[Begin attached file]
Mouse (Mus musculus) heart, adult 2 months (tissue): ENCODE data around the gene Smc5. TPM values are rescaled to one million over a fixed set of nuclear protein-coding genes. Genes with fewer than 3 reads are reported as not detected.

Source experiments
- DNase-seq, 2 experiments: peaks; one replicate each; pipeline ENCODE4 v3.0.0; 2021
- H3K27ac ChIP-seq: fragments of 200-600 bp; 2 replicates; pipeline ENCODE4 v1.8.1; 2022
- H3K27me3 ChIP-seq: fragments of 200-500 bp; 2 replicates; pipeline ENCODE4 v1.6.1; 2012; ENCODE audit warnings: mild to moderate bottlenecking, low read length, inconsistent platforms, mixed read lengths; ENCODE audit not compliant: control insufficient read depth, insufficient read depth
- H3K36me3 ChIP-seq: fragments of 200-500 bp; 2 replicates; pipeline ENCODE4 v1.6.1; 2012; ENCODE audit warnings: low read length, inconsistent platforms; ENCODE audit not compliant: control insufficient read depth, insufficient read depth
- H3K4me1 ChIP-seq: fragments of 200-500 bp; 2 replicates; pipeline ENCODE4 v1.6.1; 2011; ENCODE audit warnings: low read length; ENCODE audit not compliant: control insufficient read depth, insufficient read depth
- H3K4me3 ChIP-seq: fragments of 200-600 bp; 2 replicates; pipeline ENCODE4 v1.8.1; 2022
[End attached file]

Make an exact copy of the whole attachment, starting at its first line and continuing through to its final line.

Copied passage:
Mouse (Mus musculus) heart, adult 2 months (tissue): ENCODE data around the gene Smc5. TPM values are rescaled to one million over a fixed set of nuclear protein-coding genes. Genes with fewer than 3 reads are reported as not detected.

Source experiments
- DNase-seq, 2 experiments: peaks; one replicate each; pipeline ENCODE4 v3.0.0; 2021
- H3K27ac ChIP-seq: fragments of 200-600 bp; 2 replicates; pipeline ENCODE4 v1.8.1; 2022
- H3K27me3 ChIP-seq: fragments of 200-500 bp; 2 replicates; pipeline ENCODE4 v1.6.1; 2012; ENCODE audit warnings: mild to moderate bottlenecking, low read length, inconsistent platforms, mixed read lengths; ENCODE audit not compliant: control insufficient read depth, insufficient read depth
- H3K36me3 ChIP-seq: fragments of 200-500 bp; 2 replicates; pipeline ENCODE4 v1.6.1; 2012; ENCODE audit warnings: low read length, inconsistent platforms; ENCODE audit not compliant: control insufficient read depth, insufficient read depth
- H3K4me1 ChIP-seq: fragments of 200-500 bp; 2 replicates; pipeline ENCODE4 v1.6.1; 2011; ENCODE audit warnings: low read length; ENCODE audit not compliant: control insufficient read depth, insufficient read depth
- H3K4me3 ChIP-seq: fragments of 200-600 bp; 2 replicates; pipeline ENCODE4 v1.8.1; 2022